Austin’s Age-Friendly Action Plan looks at improving eight areas that can positively affect the health and life of individuals age 50 and older. The plan has been in place since 2016, and now, a 2021 version of the report has recently been released to highlight goals being met.
“It is a demonstration of what all the city has been working on these past few years,” said Jessica Lemann, an associate state director of outreach and advocacy at AARP Texas.
2020 brought new challenges to the aging community in Austin, including the COVID-19 pandemic and Winter storm Uri. The Austin Age-Friendly Action Plan lacked sufficient strategies to help people handle these events. So, details have been added to the plan to address challenges like these.
“It requires not necessarily new action items but just a chance to look at those [events] and what they meant for the aging population and how we can move forward,” Lemann said.
The plan has seen many of its initial goals in the eight areas of improvement achieved. Austin now funds multiple senior housing developments, the city's Parks and Recreation Department has programs and services for older adults at 23 of their locations, and the Austin Public Library now loans hotpots and laptops long-term for older adults.
Through the plan, the City of Austin was able to hire its first age-friendly program coordinator, Lemann said.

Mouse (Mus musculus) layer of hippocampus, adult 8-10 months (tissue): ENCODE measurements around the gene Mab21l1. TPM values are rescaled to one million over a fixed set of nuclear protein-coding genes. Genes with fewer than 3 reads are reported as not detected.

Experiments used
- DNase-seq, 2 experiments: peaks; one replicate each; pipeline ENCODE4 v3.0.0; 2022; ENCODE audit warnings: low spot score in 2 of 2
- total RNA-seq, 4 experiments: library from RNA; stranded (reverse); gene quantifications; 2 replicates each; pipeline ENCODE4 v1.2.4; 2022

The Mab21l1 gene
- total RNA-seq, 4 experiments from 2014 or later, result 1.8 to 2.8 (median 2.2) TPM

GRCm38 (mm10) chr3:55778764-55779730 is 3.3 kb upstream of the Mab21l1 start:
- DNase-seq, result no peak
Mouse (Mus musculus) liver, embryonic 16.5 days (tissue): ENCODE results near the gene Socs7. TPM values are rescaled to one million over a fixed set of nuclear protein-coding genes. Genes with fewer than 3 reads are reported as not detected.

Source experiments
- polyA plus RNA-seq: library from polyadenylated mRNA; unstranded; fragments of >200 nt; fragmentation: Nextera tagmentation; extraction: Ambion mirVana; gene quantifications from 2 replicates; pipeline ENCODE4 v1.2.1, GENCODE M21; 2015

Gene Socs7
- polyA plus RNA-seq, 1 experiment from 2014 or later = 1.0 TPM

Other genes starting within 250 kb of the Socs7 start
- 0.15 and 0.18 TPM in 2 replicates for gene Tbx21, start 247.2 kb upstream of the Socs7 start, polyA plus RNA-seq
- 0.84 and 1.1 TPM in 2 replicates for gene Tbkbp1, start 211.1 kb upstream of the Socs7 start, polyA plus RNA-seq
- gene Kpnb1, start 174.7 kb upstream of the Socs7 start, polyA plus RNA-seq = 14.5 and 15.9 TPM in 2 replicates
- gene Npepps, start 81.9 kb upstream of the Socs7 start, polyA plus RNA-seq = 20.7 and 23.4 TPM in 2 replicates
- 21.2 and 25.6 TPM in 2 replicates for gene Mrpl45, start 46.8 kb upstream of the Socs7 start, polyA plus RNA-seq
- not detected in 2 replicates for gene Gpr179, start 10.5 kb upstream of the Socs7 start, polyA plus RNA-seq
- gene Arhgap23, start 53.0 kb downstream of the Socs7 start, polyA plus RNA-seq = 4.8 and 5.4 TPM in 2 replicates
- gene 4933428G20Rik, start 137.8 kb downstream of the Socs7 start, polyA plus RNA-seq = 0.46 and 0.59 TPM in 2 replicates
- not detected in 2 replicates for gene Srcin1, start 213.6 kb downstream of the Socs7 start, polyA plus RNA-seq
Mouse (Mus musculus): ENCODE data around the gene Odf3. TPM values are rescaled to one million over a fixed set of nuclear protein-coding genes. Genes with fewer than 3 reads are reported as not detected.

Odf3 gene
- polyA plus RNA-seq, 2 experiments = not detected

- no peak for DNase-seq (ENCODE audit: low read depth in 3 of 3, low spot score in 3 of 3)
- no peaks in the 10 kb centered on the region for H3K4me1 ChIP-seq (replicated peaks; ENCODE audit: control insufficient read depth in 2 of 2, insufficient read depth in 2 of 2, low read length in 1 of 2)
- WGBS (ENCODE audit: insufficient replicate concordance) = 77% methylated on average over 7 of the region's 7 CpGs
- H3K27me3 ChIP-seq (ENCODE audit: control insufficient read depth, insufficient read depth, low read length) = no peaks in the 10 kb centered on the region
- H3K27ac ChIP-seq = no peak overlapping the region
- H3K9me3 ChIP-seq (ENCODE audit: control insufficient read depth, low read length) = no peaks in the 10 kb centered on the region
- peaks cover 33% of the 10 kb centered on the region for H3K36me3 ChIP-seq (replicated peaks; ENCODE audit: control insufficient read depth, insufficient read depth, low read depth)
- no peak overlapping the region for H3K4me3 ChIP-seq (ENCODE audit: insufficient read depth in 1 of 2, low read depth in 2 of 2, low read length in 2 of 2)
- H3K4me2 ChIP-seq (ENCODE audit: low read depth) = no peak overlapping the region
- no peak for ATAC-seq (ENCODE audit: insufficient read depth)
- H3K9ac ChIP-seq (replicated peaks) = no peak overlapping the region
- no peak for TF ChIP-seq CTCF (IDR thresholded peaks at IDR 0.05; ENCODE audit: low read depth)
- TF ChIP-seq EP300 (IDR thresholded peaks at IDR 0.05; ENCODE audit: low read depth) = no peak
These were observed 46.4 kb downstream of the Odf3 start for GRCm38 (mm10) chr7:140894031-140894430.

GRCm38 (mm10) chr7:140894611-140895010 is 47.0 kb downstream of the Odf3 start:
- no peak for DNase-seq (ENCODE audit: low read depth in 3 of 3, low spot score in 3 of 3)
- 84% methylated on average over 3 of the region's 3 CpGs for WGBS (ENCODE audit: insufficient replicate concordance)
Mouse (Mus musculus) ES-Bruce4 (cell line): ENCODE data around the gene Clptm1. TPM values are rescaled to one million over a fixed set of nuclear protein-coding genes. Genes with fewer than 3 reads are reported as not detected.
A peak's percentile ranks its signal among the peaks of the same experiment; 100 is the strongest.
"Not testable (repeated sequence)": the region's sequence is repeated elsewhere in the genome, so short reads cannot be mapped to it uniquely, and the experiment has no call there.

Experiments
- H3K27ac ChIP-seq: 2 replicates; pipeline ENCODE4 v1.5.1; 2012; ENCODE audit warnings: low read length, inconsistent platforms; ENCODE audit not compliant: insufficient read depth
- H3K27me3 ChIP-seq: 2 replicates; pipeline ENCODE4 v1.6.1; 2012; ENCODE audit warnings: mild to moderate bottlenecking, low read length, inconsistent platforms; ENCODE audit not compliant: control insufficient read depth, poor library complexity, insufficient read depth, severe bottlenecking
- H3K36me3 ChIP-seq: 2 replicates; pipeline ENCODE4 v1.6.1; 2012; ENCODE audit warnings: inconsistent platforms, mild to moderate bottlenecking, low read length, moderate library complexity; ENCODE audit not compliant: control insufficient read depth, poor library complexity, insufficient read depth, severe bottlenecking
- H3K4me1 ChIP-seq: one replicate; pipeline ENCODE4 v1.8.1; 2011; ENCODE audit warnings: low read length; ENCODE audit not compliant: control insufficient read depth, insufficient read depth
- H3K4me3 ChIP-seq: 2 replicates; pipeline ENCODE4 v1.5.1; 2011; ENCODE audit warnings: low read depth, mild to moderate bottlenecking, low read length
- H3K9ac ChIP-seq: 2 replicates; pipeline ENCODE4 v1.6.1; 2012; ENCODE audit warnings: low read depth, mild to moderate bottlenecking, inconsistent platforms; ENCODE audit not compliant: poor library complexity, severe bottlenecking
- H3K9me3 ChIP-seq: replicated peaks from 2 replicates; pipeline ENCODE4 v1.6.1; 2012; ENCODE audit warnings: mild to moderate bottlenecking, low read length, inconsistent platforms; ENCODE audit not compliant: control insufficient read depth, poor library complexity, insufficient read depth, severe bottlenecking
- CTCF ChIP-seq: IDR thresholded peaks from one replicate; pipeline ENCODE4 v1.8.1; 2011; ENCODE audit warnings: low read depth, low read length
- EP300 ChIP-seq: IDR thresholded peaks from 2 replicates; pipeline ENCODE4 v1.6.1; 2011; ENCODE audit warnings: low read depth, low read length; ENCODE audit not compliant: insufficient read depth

“To have the City of Austin dedicate staff resources to aging in Austin is so impactful,” Lemann said. “Without that person in the city shining that spotlight, it would be so much harder to get things done.”
Austinites can get involved in making the community more age-friendly by paying attention to the work of the Austin City Council and the city's Commission on Seniors.
“See what they’re working on and be willing to speak at those meetings and talk about their experiences when the city asks for input from the community,” Lemann said.
Austin Mayor Steve Adler wrote a letter that accompanies the 2021 report in which
he expresses hopefulness about the city's ongoing efforts to be even more age friendly.
"Austin is a city known for its creativity, energy and vibrancy and now also has the nation's fastest-growing population of people 55 to 64 and the second-fastest-growing population of people 65 and over," Adler wrote. "This demographic shift poses unique challenges and opportunities, and I am confident that our city will continue to demonstrate age-inclusiveness."
The eight areas that receive focus in the report are:
Watch the Oct. 20 AARP Texas Facebook Live conversation about Age-Friendly Austin that features Austin's Age-Friendly Coordinator Tabitha Taylor and Jessica Lemann of AARP Texas.
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